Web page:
#### 2. Eager Execution

Before Tensorflow 2, you had to create a session to run your model. In fact, if you wanted to print the value of a variable just for debugging, you first had to create a session and then write a print statement inside that session.

You had to create slow and useless placeholders to feed the input data to the model. Basically, in Tensorflow 1.x, you would first build the entire graph and then run it, as opposed to building it while running.

This felt static and clunky, especially as opposed to PyTorch, which allowed the users to create dynamic graphs during execution.

Thankfully, this was revamped in Tensorflow 2.0, which introduced us to eager execution. Let's take a look at how we would've constructed a graph in Tensorflow 1.x vs 2.0:

import tensorflow as tf

"""Creating the Graph"""
# Tensorflow 1.x
# Defining two Tensorflow variables
a = tf.Variable(4)
b = tf.Variable(5)
result = tf.multiply(a,b)


Now, to access the result variable, we'll have to execute the graph in a session:

# Creating a session
with tf.Session() as sess:
# Initializing all the Variables
sess.run(tf.global_variables_initializer())
print(sess.run(result))


Now, instead of that, we can just directly access them:

import tensorflow as tf

# Tensorflow 2.0
a = tf.Variable(4)
b = tf.Variable(5)
# No need to create a session
print(float(a*b))


#### 3. Integration of Keras with Tensorflow

Keras is a Neural Net and Deep Learning API built on top of Tensorflow.

Most people start out with Keras before moving on to Tensorflow or PyTorch. It was designed for fast experimentation with deep neural nets and is thus simpler.

Before Tensorflow 2.0, it was supported by the library, but wasn't integrated. Now, it's officially a high-level API. No need to install it explicitly, it comes shipped with Tensorflow and is now accessible through tf.keras.

This consequently results in an API cleanup and removal of tf.contrib.layers tf.layers, etc. tf.keras is the go-to API now. Both tf.contrib.layers and tf.layers were doing the same thing. And with tf.keras, there would be triple redundancy since it contains the tf.keras.layers module.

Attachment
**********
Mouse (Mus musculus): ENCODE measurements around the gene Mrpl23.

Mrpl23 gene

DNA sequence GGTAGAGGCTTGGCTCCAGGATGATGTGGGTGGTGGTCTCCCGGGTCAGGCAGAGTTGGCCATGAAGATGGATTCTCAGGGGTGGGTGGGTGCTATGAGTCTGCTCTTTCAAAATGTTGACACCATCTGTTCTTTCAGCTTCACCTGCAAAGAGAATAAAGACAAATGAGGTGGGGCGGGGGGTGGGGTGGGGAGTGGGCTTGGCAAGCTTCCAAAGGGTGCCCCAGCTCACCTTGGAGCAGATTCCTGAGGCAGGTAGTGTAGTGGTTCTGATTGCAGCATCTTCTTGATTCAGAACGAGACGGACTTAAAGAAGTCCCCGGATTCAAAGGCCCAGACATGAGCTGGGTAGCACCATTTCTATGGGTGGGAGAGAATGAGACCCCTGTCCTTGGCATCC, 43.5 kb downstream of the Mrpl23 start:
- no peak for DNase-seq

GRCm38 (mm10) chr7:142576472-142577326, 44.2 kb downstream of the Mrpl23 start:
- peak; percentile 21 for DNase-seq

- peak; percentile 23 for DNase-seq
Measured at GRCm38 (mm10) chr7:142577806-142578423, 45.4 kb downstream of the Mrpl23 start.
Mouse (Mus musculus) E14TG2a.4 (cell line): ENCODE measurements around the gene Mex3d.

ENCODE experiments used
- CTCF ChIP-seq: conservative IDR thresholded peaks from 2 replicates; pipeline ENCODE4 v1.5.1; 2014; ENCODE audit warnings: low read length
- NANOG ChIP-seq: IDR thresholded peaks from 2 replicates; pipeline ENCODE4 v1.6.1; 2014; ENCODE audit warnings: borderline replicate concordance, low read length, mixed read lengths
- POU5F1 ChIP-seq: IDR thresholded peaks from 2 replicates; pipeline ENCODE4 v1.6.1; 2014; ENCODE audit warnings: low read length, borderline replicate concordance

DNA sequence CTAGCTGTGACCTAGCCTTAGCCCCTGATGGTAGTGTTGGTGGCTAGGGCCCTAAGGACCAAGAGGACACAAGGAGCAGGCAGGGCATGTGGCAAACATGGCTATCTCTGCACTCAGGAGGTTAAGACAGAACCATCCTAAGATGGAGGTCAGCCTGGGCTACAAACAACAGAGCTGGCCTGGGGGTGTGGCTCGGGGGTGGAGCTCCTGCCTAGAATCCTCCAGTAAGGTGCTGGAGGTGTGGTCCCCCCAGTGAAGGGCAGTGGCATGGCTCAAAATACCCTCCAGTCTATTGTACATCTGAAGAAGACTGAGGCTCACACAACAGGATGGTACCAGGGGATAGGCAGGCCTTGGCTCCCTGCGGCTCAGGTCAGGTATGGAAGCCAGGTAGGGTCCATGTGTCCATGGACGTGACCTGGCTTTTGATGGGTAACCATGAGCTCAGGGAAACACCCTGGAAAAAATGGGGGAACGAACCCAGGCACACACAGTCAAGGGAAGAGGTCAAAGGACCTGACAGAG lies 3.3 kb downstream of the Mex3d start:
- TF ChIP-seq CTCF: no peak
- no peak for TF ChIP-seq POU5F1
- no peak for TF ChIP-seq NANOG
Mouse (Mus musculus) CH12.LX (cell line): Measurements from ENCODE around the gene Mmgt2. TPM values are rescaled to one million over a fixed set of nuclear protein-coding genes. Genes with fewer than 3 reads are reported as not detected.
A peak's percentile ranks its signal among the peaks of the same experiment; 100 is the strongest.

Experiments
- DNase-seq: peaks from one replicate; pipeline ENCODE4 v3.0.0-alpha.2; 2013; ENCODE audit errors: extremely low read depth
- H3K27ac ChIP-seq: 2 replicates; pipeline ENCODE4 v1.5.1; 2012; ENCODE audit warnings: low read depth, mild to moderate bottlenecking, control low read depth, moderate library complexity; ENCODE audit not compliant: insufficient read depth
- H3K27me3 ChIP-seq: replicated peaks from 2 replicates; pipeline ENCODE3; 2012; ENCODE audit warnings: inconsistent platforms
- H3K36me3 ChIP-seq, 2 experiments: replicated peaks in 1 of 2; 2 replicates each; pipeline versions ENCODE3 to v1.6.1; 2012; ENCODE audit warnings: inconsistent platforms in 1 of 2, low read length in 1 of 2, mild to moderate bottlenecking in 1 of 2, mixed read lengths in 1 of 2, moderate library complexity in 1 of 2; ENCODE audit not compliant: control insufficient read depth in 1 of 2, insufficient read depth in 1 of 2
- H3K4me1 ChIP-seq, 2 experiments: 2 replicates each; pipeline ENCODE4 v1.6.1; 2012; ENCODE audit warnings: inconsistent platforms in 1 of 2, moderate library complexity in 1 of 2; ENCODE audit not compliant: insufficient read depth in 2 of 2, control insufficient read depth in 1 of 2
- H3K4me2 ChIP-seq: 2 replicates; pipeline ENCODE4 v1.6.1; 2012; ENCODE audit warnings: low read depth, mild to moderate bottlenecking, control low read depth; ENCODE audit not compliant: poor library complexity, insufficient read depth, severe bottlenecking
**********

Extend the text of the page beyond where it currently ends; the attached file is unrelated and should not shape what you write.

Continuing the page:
The team also provided a guide to upgrade your code from Tensorflow 1.x to Tensorflow 2.0 since a lot of the older packages are now deprecated.

#### 4. tf.function Decorator

This is also one of the most exciting features of Tensorflow 2. The @tf.function decorator allows your Python functions to be automatically converted to Tensorflow Graphs.

You can still have all the advantages of graph-based execution and get rid of hefty session-based programming. By applying the @tf.function decorator to a function such as:

@tf.function
def multiply(a, b):
return a * b

multiply(tf.ones([2, 2]), tf.ones([2, 2]))


In case you are wondering, this is automatically complemented by Autograph. It generates a graph that has the exact same effects as the function we've decorated.

#### 5. Training using Distributed Computing

Tensorflow 2.0 comes with improved performance for training using GPUs. According to the team, this version is 3 times faster than Tensorflow 1.x.

And as of now, Tensorflow can also work with TPUs. In fact, you can work with multiple TPUs and GPUs in a distributed computing approach.

#### 6. tf.data and Datasets

With tf.data, it is now very easy to build custom data pipelines. No need to use feed_dict. tf.data has support for many types of input formats, i.e., text, images, video, time-series, and much more.

It provides very clean and efficient input pipelines. For example, say we want to import a text file with some words that'll be preprocessed and used in a model. Let's do some classic preprocessing done for most NLP problems.

Let's first read the file, turn all words into lower case and split them into a list:

import numpy as np

text_file = "file.txt"

text = text.lower()
text = text.split()